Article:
PEACOAT–a cold weather version of the first uniform authorized– the Pea-Jacket. A warm, heavy coat made from “Pee” cloth or “Pilot” cloth, a course stout kind of twilled blue cloth with a nap on one side.
BELL BOTTOM TROUSERS–commonly believed that the trouser were introduced in 1817 to permit men to roll them above the knee when washing down the decks, and to make it easier to remove them in a hurry when forced to abandon ship or when washed overboard. The trousers may be used as a life preserver by knotting the legs.
THIRTEEN BUTTONS ON TROUSERS–there is no relationship between the 13 buttons on the trousers and the 13 original colonies. Before 1894, the trousers had only seven buttons and in the early 1800’s they had 15 buttons. It wasn’t until the broadfall front was enlarged that the 13 buttons were added to the uniform and only then to add symmetry of design.
WHITE HAT–In 1852 a white cover was added to the soft visorless blue hat. In 1866 a white sennet straw hat was authorized as an additional item. During the 1880’s the white “sailors hat” appeared as a low rolled brim high-domed item made of wedge shaped pieces of canvas to replace the straw hat. The canvas was eventually replaced by cotton as a cheaper more comfortable material. Many complaints on the quality and construction led to modifications ending in the currently used white hat.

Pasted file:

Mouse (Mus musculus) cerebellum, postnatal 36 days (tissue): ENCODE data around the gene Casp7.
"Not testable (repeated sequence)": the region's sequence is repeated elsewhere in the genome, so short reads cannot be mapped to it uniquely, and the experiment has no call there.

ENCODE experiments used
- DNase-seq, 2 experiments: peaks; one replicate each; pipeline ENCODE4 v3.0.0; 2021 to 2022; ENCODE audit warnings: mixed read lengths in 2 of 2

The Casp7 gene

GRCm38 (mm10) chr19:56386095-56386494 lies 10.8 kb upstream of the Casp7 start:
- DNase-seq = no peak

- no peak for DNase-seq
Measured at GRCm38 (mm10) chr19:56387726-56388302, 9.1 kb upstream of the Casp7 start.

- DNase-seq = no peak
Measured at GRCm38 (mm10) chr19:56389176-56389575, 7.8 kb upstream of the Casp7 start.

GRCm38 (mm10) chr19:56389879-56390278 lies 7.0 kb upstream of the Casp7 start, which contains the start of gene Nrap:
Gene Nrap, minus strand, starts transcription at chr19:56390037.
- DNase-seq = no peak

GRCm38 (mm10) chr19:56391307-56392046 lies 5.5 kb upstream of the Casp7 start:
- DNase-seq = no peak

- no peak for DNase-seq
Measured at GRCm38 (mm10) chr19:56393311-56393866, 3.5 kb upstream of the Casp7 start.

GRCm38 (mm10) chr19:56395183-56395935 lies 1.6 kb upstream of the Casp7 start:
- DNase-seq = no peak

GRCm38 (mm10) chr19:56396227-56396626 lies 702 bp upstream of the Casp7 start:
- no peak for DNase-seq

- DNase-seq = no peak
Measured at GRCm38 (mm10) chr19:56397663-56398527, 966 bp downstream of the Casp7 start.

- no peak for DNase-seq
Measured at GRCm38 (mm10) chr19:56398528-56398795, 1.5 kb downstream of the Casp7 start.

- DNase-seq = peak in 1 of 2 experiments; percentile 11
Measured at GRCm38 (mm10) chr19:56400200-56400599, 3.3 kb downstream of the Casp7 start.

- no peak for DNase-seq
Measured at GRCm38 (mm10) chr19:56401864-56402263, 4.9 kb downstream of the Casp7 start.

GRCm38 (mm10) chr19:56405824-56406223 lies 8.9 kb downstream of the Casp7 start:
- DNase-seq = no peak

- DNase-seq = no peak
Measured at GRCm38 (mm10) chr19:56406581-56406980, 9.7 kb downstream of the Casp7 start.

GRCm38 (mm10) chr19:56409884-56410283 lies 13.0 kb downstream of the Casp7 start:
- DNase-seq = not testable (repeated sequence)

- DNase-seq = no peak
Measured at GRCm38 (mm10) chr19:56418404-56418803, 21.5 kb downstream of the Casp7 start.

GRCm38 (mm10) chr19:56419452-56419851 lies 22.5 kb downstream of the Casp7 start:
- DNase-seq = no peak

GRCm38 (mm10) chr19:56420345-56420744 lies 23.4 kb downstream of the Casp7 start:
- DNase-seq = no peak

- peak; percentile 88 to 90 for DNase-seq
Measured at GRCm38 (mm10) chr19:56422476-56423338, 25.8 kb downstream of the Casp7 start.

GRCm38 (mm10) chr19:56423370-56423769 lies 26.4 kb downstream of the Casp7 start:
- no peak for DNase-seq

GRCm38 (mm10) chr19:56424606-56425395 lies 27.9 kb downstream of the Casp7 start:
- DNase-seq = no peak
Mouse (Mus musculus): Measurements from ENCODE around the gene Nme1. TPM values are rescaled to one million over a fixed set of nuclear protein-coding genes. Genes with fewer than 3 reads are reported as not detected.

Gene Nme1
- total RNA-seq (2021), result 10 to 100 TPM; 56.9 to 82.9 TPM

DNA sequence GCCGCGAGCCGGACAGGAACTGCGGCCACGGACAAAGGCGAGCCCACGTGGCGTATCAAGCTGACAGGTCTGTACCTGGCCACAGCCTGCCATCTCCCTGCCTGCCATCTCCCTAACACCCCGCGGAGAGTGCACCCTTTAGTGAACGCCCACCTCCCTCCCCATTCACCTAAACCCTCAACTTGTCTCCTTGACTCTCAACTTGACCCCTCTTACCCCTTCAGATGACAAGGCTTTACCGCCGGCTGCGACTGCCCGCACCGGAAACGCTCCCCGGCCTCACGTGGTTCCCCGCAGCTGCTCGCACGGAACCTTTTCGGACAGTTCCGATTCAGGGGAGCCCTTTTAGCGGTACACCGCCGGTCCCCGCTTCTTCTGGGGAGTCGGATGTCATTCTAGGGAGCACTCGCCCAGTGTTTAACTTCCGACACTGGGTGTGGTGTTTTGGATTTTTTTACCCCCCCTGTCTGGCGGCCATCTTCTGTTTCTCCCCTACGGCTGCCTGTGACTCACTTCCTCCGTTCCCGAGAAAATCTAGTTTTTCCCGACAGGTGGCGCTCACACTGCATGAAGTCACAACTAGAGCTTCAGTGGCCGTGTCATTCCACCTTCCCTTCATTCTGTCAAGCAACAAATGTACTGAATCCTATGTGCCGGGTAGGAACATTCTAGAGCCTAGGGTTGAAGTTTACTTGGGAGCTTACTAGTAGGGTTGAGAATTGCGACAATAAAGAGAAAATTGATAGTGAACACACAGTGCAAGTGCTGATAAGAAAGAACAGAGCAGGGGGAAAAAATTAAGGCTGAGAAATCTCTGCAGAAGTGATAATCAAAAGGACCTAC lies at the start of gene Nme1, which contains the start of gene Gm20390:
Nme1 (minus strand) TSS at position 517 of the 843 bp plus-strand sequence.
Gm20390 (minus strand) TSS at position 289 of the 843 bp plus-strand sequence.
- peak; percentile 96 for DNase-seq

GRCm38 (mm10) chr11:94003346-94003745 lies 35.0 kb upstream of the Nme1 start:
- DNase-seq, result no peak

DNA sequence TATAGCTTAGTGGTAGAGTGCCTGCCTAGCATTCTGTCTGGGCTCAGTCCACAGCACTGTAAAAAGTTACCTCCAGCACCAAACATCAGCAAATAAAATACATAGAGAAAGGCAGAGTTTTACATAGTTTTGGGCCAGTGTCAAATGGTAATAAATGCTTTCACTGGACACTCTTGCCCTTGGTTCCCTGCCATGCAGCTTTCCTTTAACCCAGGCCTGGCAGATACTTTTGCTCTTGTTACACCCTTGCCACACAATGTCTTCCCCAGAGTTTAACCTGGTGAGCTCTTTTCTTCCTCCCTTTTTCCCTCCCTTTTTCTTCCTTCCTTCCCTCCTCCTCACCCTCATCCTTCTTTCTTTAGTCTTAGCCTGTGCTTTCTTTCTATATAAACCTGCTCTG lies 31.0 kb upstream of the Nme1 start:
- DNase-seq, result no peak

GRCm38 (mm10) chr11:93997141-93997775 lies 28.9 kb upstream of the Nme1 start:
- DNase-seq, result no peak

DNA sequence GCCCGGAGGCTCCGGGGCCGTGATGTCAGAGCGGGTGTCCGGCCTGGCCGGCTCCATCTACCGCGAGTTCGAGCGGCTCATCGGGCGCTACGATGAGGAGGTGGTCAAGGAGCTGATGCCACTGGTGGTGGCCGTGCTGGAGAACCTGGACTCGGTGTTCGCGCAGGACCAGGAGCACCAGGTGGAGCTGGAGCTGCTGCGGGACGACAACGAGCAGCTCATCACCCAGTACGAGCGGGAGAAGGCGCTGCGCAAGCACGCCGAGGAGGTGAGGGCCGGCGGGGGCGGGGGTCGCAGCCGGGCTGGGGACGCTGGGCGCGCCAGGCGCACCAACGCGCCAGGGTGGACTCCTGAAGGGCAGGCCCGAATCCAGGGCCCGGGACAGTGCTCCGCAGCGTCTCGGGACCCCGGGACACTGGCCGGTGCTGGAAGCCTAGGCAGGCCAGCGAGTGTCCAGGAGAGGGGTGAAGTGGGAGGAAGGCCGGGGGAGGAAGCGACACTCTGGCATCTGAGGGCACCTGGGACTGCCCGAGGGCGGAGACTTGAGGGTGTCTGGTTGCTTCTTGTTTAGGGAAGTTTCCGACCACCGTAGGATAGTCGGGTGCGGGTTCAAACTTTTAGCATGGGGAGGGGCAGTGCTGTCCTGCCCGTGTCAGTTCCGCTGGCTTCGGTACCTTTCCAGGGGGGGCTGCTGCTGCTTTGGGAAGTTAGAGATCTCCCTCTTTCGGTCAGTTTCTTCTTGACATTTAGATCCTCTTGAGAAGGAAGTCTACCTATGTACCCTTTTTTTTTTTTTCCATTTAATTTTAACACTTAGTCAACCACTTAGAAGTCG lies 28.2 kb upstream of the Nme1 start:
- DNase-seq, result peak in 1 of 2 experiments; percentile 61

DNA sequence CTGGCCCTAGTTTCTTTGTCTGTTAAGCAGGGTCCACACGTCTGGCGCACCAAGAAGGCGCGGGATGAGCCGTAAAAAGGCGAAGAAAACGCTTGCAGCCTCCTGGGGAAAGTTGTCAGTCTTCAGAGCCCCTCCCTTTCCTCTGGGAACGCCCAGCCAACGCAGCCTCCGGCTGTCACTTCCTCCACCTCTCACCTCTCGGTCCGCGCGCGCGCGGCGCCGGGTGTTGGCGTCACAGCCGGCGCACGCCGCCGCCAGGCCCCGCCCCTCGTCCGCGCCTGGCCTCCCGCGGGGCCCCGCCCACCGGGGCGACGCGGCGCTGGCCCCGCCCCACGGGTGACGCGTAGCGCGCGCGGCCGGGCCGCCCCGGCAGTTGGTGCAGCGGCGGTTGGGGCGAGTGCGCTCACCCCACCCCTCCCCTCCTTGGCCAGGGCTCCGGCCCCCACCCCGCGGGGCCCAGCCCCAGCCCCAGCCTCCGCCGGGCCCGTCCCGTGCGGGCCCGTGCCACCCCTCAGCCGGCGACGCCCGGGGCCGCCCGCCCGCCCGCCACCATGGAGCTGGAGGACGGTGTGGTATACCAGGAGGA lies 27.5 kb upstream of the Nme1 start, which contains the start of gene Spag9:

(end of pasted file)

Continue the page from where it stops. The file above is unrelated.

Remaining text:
OFFICERS STARS–were first approved on line officers uniforms on 28 January 1864. All regulations since 1873 have specified that one ray would point downward toward the gold stripe on the sleeve. The reason for this is unknown.
CPO STARS–were introduced with the creation of SCPO and MCPO. The reasoning for stars pointed one ray down is unknown, however, indications point to following the line officers standard.
JUMPER FLAPS–the collar originated as a protective cover for the jacket to protect it from the grease or powder normally worn by seamen to hold hair in place.
STRIPES AND STARS ON JUMPER UNIFORMS–on 18 January 1876, Rear Admiral Stephen B. Luce recommended a collar with stars and stripes as a substitute for the plain collar used on the frocks of seamen. Three stripes on the collar were proposed for all grades, with the stripes on the cuffs to indicated grade. One stripe for E-1, etc.